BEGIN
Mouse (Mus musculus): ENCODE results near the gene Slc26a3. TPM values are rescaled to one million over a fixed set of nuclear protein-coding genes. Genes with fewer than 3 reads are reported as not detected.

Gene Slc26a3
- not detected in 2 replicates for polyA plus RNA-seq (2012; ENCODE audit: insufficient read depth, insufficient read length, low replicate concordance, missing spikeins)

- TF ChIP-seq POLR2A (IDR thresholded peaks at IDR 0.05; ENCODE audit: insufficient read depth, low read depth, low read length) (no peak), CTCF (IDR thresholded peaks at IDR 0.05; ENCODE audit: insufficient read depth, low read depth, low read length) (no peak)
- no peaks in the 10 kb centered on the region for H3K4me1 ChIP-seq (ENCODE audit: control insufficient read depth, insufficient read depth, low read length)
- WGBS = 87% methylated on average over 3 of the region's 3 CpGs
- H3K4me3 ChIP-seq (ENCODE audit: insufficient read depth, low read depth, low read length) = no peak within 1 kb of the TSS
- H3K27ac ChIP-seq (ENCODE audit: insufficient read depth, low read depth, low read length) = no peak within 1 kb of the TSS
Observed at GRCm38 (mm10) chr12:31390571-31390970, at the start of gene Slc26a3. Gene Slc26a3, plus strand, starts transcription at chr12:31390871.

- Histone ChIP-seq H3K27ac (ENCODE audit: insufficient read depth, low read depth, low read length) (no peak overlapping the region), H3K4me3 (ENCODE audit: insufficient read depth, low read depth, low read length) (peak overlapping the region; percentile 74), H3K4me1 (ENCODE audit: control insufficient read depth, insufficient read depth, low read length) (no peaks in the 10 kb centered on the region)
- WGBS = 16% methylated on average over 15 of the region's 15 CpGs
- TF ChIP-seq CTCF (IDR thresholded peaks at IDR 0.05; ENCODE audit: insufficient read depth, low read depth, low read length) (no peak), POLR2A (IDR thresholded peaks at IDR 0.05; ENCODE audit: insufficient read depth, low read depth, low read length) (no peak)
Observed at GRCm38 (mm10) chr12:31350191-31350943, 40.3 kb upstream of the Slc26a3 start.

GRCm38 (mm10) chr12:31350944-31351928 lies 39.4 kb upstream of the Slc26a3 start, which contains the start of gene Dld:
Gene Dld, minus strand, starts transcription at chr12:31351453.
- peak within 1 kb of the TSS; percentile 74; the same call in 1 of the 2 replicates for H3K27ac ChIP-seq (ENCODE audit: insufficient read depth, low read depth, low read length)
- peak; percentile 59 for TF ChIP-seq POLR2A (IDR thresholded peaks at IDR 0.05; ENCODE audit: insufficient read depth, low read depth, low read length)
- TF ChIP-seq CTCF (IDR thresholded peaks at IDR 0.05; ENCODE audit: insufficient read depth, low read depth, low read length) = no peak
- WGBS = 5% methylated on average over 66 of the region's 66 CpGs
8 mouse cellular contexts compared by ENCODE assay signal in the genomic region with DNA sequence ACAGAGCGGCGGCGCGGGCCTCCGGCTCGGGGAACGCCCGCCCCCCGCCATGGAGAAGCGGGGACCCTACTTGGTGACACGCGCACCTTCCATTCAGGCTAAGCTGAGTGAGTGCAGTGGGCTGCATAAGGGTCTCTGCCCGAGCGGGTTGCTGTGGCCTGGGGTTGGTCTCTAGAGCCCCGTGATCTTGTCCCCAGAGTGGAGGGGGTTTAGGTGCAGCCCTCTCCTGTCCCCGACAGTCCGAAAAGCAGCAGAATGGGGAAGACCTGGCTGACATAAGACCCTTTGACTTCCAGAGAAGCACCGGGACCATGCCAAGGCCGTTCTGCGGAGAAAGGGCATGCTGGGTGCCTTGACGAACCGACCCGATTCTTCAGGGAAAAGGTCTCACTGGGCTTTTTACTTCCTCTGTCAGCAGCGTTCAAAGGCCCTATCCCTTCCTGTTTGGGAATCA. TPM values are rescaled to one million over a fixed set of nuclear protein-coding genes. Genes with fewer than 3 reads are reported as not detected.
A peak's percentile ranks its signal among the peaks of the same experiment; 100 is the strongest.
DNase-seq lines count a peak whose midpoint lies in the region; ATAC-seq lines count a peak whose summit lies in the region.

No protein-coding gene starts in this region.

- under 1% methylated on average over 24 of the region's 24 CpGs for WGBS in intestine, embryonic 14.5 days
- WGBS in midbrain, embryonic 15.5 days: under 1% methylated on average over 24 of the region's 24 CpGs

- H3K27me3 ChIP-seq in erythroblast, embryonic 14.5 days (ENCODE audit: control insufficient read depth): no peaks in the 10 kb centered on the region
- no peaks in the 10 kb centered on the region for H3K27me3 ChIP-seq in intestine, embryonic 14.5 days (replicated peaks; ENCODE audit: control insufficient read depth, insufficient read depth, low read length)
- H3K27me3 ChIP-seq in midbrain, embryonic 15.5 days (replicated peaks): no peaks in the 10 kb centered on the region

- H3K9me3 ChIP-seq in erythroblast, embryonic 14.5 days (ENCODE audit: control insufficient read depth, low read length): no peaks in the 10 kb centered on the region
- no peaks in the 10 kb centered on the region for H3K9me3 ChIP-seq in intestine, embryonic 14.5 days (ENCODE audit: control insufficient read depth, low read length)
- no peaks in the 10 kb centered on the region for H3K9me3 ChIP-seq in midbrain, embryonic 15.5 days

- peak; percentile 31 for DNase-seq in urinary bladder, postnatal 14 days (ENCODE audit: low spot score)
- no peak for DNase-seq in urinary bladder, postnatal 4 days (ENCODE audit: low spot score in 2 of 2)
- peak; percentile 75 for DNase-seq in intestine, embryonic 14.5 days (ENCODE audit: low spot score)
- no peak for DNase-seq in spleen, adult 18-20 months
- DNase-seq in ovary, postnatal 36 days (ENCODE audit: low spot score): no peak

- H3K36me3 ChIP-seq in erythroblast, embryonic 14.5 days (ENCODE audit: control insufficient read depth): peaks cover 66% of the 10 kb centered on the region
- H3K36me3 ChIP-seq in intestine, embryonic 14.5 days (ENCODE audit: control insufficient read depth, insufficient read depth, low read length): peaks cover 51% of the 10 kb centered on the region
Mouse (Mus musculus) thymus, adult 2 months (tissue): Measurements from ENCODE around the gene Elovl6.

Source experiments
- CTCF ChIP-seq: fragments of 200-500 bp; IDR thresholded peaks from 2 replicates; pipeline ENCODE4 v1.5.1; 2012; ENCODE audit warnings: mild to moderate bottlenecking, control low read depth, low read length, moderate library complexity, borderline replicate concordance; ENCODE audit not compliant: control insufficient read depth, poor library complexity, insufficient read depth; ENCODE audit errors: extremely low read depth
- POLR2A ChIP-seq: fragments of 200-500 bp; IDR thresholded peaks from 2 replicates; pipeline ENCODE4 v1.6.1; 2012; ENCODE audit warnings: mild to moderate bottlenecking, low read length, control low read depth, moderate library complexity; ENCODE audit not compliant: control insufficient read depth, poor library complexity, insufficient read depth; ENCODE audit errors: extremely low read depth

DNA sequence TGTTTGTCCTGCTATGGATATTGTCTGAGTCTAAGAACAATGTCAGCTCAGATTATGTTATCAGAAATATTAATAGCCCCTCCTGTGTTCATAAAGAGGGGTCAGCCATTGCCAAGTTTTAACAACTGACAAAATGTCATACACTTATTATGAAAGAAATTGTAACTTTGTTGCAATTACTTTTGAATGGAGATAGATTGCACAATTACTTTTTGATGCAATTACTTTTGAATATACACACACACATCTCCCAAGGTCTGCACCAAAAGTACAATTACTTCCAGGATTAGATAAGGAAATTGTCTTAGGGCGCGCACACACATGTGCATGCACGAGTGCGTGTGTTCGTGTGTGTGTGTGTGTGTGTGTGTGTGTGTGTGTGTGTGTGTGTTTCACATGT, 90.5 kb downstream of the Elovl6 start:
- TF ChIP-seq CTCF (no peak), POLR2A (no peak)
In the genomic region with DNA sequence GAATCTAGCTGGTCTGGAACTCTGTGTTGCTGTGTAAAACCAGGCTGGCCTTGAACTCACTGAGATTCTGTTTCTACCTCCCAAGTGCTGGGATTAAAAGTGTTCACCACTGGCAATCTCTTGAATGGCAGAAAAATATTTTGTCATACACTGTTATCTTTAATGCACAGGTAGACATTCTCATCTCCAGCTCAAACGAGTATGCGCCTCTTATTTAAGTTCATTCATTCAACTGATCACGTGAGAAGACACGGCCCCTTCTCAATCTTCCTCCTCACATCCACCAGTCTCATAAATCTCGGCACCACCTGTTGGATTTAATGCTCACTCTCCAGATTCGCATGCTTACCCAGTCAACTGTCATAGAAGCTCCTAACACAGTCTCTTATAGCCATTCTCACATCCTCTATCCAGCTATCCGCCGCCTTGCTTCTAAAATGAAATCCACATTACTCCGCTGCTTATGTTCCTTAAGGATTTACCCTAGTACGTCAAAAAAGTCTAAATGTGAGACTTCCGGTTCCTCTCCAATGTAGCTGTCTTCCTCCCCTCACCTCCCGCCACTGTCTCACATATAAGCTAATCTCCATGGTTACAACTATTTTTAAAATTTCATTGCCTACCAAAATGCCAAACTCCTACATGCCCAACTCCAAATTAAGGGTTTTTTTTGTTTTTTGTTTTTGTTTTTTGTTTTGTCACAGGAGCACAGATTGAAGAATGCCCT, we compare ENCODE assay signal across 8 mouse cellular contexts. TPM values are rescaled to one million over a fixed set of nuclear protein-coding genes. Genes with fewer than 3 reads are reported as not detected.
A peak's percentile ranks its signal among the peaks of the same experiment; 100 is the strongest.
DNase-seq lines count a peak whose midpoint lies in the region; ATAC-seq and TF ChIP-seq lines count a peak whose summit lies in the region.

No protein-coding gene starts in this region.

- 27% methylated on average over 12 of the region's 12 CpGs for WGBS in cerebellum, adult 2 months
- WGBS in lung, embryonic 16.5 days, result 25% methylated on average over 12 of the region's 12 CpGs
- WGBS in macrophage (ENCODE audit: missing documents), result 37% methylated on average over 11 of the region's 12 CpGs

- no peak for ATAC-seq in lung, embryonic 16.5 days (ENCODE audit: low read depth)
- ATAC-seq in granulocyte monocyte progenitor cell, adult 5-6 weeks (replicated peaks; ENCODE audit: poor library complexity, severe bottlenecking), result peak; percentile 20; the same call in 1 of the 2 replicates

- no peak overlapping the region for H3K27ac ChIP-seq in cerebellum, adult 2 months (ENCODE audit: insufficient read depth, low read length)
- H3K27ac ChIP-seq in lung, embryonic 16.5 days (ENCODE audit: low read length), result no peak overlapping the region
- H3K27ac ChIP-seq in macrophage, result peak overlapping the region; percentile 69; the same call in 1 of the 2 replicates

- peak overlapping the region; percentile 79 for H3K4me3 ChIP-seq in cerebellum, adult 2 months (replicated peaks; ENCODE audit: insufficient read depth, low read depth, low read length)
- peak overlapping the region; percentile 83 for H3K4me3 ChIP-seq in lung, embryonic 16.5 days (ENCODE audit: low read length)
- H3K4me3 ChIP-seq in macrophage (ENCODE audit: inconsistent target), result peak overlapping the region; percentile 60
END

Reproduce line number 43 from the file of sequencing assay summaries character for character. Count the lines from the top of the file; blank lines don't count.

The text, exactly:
DNA sequence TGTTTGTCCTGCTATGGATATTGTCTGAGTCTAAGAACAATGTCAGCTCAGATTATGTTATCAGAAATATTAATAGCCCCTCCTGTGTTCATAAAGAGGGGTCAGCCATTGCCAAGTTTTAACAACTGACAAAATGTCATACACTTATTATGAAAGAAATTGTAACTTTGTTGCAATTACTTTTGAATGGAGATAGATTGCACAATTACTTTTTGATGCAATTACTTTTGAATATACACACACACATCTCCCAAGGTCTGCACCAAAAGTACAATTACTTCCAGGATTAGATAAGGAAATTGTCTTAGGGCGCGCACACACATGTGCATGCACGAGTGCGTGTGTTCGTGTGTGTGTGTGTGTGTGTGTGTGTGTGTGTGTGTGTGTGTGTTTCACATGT, 90.5 kb downstream of the Elovl6 start: